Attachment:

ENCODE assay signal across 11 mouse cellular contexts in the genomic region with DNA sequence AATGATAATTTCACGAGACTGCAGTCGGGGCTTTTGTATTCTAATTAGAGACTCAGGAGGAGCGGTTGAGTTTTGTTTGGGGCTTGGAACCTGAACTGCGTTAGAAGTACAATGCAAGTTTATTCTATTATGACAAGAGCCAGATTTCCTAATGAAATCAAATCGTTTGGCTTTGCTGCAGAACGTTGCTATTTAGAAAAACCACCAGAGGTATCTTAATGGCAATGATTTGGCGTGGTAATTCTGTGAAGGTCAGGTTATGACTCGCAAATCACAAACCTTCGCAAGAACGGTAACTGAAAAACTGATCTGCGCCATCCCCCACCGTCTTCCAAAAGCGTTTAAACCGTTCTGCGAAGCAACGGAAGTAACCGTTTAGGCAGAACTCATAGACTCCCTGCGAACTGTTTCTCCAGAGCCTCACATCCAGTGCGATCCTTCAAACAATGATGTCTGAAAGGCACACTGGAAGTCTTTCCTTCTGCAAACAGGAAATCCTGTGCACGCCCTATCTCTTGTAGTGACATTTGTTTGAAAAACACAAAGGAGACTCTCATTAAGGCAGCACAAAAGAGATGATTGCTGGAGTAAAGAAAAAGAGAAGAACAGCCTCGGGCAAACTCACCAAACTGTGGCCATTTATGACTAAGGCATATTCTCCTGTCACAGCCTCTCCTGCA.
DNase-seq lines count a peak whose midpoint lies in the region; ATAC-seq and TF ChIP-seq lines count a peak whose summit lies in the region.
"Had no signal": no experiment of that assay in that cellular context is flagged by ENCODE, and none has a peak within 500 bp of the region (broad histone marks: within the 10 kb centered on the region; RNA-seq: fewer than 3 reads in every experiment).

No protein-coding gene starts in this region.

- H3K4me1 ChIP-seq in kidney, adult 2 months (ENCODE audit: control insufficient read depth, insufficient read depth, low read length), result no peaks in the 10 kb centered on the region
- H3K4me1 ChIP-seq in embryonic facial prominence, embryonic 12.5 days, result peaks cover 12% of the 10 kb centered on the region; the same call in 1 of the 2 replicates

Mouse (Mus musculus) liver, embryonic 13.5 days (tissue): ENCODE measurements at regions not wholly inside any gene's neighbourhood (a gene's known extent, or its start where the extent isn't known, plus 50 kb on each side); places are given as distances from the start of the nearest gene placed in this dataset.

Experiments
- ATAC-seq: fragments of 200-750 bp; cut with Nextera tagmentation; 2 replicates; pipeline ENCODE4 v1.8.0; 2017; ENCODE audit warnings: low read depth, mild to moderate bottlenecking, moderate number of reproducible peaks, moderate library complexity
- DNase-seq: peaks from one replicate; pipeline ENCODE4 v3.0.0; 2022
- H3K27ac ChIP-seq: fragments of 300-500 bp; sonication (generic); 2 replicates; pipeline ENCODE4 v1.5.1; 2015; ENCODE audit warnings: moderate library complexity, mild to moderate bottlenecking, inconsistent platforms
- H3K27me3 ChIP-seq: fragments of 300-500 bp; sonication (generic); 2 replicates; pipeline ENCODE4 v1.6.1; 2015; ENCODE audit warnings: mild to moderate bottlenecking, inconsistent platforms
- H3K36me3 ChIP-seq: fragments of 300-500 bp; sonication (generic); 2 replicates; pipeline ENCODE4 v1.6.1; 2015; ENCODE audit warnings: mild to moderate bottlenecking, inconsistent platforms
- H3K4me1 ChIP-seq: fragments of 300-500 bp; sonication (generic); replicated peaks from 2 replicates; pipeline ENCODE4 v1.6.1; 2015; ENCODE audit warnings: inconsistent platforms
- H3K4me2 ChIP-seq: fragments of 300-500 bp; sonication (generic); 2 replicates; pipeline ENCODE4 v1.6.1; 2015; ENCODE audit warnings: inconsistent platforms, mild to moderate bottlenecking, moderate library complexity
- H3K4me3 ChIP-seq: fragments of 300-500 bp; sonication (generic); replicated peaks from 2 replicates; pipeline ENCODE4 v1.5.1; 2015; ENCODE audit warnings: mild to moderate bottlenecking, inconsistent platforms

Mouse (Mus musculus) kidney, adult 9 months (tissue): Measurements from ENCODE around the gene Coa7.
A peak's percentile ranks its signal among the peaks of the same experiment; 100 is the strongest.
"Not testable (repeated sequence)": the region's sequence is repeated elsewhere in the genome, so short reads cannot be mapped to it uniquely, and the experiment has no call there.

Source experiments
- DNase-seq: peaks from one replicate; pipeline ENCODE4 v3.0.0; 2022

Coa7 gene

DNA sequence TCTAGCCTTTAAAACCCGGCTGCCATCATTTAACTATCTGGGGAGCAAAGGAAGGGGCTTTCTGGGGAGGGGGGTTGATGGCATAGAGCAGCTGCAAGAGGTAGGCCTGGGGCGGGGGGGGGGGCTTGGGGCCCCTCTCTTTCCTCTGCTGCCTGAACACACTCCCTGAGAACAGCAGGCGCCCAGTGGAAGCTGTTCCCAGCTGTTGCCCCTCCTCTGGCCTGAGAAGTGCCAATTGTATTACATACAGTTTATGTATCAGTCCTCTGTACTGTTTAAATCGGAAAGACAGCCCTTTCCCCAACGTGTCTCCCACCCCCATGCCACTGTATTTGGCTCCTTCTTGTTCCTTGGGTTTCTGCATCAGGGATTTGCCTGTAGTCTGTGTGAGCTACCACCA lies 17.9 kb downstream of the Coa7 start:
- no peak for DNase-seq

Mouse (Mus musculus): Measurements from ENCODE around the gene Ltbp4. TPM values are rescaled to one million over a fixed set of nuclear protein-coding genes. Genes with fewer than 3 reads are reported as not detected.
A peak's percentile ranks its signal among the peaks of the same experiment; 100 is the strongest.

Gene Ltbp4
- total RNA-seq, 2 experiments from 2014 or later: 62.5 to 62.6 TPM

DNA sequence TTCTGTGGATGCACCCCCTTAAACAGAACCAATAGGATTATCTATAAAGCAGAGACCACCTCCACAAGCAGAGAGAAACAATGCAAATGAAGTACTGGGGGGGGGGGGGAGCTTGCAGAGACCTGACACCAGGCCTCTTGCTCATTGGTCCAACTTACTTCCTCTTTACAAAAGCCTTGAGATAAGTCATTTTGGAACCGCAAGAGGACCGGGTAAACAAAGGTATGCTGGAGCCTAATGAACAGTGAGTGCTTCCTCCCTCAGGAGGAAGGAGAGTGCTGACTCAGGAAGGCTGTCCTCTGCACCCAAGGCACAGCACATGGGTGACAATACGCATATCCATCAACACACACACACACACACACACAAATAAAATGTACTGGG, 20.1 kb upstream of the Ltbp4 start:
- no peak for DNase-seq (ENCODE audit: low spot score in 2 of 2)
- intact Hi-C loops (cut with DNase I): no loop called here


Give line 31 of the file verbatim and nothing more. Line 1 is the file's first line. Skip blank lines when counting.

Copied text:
- intact Hi-C loops (cut with DNase I): no loop called here